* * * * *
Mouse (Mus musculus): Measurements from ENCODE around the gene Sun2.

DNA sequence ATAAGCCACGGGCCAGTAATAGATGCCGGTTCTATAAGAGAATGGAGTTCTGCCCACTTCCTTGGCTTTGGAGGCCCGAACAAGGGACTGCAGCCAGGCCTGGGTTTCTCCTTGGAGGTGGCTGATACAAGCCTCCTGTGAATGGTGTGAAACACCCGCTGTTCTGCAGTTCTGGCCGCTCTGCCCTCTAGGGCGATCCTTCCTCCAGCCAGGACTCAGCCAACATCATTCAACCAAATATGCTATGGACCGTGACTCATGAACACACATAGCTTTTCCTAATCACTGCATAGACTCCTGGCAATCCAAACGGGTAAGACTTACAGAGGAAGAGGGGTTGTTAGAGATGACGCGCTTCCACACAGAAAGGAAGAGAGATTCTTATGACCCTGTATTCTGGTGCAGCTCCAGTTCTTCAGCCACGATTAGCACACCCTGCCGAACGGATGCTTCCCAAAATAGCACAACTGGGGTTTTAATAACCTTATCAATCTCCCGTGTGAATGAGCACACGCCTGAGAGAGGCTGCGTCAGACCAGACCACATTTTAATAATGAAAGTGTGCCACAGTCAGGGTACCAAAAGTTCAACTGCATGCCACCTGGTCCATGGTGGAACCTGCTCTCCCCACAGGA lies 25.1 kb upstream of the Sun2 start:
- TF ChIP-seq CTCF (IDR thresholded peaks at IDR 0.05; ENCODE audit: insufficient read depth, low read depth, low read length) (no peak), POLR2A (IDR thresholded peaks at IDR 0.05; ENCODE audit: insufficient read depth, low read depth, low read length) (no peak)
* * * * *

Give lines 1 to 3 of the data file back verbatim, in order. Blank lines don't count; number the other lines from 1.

Mouse (Mus musculus): Measurements from ENCODE around the gene Sun2.

DNA sequence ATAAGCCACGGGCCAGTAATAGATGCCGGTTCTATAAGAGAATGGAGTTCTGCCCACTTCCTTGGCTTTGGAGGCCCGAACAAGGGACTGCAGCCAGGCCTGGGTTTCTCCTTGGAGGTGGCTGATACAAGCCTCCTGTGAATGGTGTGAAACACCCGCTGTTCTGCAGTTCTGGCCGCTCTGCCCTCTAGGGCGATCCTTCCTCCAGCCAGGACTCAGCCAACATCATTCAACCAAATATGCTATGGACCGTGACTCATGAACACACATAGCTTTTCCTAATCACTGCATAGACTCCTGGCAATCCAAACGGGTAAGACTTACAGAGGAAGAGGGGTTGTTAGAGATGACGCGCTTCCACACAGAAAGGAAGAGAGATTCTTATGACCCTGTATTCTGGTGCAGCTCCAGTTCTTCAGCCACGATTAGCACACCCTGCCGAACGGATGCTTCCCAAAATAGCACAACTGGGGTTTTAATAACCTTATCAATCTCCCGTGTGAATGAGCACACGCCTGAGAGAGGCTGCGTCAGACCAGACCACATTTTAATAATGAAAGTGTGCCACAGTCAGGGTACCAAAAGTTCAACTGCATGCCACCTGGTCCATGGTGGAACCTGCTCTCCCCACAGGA lies 25.1 kb upstream of the Sun2 start:
- TF ChIP-seq CTCF (IDR thresholded peaks at IDR 0.05; ENCODE audit: insufficient read depth, low read depth, low read length) (no peak), POLR2A (IDR thresholded peaks at IDR 0.05; ENCODE audit: insufficient read depth, low read depth, low read length) (no peak)